Smoking Kava - Unveiling the Truth | Botanic Tonics

Smoking Kava - Unveiling the Truth | Botanic Tonics

Reviewed by Jamal Bouie

The Truth About Smoking Kava: Benefits and Risks Explored

Gone are the days when commercials for Coronas and Camel Lights dominated the screens of our tube TVs. Now, we’re far more likely to see booze-free cocktails laced with adaptogens and the latest vape flavors flashing across the screens of our mobile devices.[1]

Consider kava kava part of this alternative trend. Typically consumed as a tea, mixed drink, or capsule, Polynesia’s “intoxicating pepper” has become an increasingly popular proxy for alcohol.[2,3] Following this logic, it seems only natural that kava would now, as it has, emerge as waxes and liquids to slide into your vape.

But is smoking kava advised—let alone safe? And what are the perks of popping kava into your vape pen, pipe, or between rolling papers? Let’s shine some light on the topic. 

Understanding Kava

Kava may seem as novel as a concept as functional mushrooms, but just as fungi have been called upon as an herbal remedy for centuries, so has this ancient Polynesian beverage.[4] Derived from Piper methysticum—a perennial shrub native to the South Pacific—kava has long been a keystone in several island nations, including:

  • Hawai’i
  • Vanuatu 
  • Micronesia 
  • Fiji 
  • Samoa
  • Australia

The mid-aughts witnessed the arrival of kava bars across the nation and beyond, which were heartily welcomed as a fresh substitute for the alcohol-fueled nightclubs and cantinas we’ve collectively associated with “going out” at night.[5]

The primary reasons? The ease of mind, brighter mood, and sharpened focus the plant may afford kava enthusiasts—and the sociability that might arrive with it.[6]

What Are Kava’s Traditional Uses?

Traditionally, kava has taken center stage at cultural celebrations and religious rituals where it’s sipped from half coconut shells called bilos in some spots—and, in some cultures, passed out to guests according to one’s rank.[7,8]

In other parts of the South Pacific, kava is chewed (much in the same way you might chew on a piece of Doublemint gum) or chewed and then spit into a bowl that’s used to brew kava tea.

But smoking kava? Now that is a relatively novel concept, as far as we can tell.

The Modern Trend of Smoking Kava

Smokable “herbal blends” have been part of the human fabric for more than 2,500 years, if not longer.[9]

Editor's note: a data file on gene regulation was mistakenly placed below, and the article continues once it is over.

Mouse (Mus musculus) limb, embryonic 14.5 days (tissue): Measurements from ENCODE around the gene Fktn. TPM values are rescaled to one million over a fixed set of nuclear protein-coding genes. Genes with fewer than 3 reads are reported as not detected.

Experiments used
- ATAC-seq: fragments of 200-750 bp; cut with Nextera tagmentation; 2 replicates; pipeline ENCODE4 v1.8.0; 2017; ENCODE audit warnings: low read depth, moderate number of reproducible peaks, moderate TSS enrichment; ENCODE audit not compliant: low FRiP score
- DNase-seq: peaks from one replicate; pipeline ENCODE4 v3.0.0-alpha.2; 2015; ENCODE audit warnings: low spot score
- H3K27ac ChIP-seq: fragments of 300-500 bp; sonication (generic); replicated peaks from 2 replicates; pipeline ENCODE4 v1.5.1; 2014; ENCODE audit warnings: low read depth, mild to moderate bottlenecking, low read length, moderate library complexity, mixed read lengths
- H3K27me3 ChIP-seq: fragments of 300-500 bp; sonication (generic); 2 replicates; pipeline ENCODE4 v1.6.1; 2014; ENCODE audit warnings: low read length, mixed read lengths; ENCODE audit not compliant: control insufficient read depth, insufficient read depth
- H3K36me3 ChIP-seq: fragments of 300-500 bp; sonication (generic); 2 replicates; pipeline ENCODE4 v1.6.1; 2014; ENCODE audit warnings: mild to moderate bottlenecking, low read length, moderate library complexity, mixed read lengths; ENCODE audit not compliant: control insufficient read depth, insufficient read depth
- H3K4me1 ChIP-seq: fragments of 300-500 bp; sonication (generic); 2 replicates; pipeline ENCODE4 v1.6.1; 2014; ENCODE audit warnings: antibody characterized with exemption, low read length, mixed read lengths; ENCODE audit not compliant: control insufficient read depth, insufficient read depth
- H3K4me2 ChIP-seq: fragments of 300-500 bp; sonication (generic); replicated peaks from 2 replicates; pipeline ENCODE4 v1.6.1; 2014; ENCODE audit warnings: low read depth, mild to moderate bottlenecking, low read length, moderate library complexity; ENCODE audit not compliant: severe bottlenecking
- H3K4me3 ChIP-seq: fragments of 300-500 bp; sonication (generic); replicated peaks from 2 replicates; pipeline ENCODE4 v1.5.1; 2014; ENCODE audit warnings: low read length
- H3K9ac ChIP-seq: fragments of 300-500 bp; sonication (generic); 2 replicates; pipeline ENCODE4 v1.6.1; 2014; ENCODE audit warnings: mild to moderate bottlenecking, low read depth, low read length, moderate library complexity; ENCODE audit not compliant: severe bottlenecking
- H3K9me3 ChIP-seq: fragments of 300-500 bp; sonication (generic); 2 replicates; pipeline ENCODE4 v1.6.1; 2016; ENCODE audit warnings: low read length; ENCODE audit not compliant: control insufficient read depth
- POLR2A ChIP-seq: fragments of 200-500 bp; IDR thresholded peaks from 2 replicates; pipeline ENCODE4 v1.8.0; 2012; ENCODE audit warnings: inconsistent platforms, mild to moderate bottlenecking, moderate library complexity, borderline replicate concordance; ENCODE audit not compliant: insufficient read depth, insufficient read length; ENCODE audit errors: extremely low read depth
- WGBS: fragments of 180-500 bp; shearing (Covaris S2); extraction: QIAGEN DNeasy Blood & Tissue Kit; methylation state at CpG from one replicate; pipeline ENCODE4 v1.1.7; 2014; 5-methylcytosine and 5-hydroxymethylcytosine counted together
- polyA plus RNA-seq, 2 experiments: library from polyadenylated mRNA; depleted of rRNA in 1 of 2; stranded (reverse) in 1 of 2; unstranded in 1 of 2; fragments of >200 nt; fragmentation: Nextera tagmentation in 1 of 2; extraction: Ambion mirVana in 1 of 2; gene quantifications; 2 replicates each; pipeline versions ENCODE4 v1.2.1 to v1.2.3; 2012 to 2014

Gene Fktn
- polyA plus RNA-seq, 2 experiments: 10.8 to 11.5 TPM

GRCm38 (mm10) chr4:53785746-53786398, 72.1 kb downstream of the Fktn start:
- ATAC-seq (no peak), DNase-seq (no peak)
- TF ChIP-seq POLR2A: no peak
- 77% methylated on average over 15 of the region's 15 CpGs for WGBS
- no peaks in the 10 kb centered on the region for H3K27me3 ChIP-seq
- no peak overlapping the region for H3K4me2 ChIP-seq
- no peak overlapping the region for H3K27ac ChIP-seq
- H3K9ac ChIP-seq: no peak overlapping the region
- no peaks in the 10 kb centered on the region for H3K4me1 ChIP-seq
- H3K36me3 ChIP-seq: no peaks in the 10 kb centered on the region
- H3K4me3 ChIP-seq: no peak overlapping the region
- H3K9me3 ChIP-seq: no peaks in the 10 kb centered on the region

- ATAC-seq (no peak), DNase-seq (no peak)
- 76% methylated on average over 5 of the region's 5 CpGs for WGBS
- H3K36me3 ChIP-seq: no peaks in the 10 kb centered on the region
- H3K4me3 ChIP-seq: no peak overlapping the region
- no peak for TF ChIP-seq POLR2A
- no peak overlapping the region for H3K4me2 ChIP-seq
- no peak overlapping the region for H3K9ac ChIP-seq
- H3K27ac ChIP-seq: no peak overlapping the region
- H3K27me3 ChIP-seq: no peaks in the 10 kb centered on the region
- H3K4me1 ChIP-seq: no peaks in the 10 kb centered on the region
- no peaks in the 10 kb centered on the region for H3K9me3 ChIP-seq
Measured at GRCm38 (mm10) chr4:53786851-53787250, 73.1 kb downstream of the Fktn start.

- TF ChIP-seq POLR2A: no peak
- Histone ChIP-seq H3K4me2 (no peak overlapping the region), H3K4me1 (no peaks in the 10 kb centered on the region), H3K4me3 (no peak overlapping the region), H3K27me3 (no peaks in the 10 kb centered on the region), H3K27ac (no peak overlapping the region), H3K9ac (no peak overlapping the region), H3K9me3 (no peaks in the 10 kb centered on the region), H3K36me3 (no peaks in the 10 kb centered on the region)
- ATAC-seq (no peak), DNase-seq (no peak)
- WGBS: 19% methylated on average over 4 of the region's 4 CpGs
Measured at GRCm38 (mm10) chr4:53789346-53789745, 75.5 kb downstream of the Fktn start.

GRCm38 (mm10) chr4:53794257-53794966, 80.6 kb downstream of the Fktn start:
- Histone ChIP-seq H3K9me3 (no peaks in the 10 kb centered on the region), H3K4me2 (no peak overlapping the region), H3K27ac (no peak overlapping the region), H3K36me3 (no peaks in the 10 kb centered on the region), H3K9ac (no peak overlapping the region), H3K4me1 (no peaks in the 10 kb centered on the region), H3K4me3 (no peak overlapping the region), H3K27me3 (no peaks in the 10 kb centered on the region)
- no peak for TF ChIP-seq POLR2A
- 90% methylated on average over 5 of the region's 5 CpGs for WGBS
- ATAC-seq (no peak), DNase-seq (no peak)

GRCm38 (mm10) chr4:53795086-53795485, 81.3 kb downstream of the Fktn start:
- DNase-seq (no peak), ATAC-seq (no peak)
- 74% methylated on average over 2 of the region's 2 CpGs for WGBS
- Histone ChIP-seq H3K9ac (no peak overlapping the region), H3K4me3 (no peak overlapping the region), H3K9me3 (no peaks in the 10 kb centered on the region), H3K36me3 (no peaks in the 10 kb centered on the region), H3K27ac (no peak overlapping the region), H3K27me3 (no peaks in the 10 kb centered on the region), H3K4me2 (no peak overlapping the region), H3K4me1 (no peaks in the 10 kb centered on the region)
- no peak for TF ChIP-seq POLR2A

• Native Americans smoked herbs to cleanse their lungs and manage the symptoms of asthma.[10]
  • In ancient Ayurvedic medicine, herbs were smoked—in a practice called dhumpana—to alleviate everything from coughs to hiccups.[11,12]
  • The first instance of smoking pakalolo (or cannabis) in Hawai’i dates back to 1842, although its usage probably reaches much further back in time[13]

And now? Herbal “joints” are deemed a sage choice for the sober community.[14]

Kava has officially entered this realm of smokable herbs, with more than a handful of companies offering it in blends, e-liquids, and more. 

Why Has Smoking Kava Become a Fad?

The potential effects of kava kava are, as we said, usually supplied through a beverage or supplement. Yet, people may choose to smoke kava instead for any or all of these reasons:

  • Immediacy – Relaxation, a general sense of well-being, enhanced concentration—are just three possible advantages of kava kava. Smoking kava, or smoking anything for that matter, is the fastest path of delivery to your bloodstream (and, therefore, your brain).[15] Translation? You might not have to wait for a kava brew to travel through your digestive tract before you start feeling its impact.
  • Taste – The taste of kava can be…polarizing. Some may love, and even crave, its earthy notes and slightly bitter aftertaste. Others, however, might find it difficult to swallow, even with a chaser like pineapple juice or mixed into an infusion with other fruit juices or coconut milk. So, smoking kava may save some from having to endure its taste (while still reaping its potentially ample rewards).
  • Convenience – Breezing away an afternoon on a stool at a buzzy kava bar might sound like the perfect antidote to a crazy-busy week at work, but we all know that life can get life-y and even our best-laid plans for some R&R can go awry. 

  • While there are a bunch of ways to relish kava from the comfort of your home—such as Botanic Tonics’ kava tonic—you might find smoking kava more convenient, especially if your purist pal insists on one of the traditional preparations of kava, which involves extracting it, grinding it, and soaking it, all before being brewed.